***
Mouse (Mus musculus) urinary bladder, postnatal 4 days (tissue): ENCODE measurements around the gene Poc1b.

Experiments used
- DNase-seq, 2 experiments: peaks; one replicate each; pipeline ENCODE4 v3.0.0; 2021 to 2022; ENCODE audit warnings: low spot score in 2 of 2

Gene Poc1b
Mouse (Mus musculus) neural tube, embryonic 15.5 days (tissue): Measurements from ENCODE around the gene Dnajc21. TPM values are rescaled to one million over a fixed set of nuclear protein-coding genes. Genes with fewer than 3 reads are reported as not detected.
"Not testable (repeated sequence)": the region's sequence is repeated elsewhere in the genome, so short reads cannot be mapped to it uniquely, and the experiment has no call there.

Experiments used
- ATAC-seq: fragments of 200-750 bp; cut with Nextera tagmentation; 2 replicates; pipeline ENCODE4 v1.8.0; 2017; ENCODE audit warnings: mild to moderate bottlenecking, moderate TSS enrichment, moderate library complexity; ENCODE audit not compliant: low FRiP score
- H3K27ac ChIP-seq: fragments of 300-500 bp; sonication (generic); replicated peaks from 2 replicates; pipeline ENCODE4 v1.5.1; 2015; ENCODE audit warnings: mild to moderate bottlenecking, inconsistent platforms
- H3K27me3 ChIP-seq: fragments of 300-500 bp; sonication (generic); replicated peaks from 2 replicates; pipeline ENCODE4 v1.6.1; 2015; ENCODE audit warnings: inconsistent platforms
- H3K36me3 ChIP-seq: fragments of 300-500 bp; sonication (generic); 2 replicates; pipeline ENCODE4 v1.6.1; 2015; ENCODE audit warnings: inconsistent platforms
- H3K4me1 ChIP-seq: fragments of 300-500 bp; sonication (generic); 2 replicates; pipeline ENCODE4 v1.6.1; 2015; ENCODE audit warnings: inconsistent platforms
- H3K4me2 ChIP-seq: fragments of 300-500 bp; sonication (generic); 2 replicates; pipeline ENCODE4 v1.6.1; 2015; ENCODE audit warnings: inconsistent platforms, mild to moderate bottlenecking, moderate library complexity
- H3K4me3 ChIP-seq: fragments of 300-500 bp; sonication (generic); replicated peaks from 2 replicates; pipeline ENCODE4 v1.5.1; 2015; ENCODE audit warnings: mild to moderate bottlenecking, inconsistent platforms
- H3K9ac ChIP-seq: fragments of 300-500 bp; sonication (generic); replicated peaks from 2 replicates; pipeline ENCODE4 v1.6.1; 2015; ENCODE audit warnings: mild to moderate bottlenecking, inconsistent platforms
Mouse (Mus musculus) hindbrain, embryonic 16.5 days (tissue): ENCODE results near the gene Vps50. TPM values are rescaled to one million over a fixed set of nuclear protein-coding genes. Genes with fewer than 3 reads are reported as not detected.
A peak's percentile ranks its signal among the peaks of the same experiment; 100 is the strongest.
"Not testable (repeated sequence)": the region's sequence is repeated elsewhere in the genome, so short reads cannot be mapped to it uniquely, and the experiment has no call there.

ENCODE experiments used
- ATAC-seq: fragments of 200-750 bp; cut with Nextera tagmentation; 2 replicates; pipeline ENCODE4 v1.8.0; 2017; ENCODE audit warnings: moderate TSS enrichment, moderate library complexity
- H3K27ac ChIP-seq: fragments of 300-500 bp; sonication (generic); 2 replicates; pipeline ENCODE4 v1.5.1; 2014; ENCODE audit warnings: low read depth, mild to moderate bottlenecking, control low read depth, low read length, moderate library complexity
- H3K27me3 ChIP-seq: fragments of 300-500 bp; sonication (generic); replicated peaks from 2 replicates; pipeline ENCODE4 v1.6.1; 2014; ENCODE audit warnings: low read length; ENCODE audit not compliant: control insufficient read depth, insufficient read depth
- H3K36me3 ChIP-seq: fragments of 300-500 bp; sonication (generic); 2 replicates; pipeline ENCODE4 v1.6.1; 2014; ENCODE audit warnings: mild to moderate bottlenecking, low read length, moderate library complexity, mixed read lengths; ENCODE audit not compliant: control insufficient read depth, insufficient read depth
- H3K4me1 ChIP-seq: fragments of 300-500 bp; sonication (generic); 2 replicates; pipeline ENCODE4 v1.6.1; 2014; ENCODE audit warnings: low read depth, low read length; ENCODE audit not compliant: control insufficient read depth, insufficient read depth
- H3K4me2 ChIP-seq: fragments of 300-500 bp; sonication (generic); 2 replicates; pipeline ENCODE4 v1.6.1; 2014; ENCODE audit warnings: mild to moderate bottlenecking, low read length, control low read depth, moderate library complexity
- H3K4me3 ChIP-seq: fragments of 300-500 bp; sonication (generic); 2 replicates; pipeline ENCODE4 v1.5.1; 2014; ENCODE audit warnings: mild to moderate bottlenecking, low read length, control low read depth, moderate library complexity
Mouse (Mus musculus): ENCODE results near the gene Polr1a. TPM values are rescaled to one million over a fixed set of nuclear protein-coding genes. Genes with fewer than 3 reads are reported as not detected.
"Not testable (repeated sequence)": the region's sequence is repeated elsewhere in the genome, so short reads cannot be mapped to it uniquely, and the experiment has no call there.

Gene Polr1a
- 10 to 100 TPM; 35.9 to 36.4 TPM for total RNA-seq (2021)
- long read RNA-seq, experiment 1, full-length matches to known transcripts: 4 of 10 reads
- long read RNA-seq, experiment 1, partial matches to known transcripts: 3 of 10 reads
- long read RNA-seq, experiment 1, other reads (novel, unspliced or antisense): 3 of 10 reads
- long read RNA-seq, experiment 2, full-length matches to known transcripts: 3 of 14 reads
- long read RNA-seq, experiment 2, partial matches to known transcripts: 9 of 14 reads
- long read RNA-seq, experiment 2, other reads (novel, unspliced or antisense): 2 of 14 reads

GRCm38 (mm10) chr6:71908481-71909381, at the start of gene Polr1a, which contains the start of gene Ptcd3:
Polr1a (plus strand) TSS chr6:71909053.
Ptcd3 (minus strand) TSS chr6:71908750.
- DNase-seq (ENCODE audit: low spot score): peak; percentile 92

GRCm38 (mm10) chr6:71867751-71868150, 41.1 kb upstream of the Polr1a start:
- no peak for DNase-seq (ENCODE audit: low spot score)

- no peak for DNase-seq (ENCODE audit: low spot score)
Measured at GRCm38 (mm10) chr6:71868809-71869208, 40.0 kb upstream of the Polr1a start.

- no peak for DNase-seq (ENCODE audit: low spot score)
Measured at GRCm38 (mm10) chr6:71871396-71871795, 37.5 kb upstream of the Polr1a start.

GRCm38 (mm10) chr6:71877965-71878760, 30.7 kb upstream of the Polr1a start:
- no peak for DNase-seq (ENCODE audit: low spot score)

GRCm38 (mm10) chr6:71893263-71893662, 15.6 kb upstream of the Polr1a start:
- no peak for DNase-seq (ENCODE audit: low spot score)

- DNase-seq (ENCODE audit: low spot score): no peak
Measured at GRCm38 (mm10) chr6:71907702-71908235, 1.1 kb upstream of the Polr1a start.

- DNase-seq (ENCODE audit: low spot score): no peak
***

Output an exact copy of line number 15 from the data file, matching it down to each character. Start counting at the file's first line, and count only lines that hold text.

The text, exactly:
- H3K9ac ChIP-seq: fragments of 300-500 bp; sonication (generic); replicated peaks from 2 replicates; pipeline ENCODE4 v1.6.1; 2015; ENCODE audit warnings: mild to moderate bottlenecking, inconsistent platforms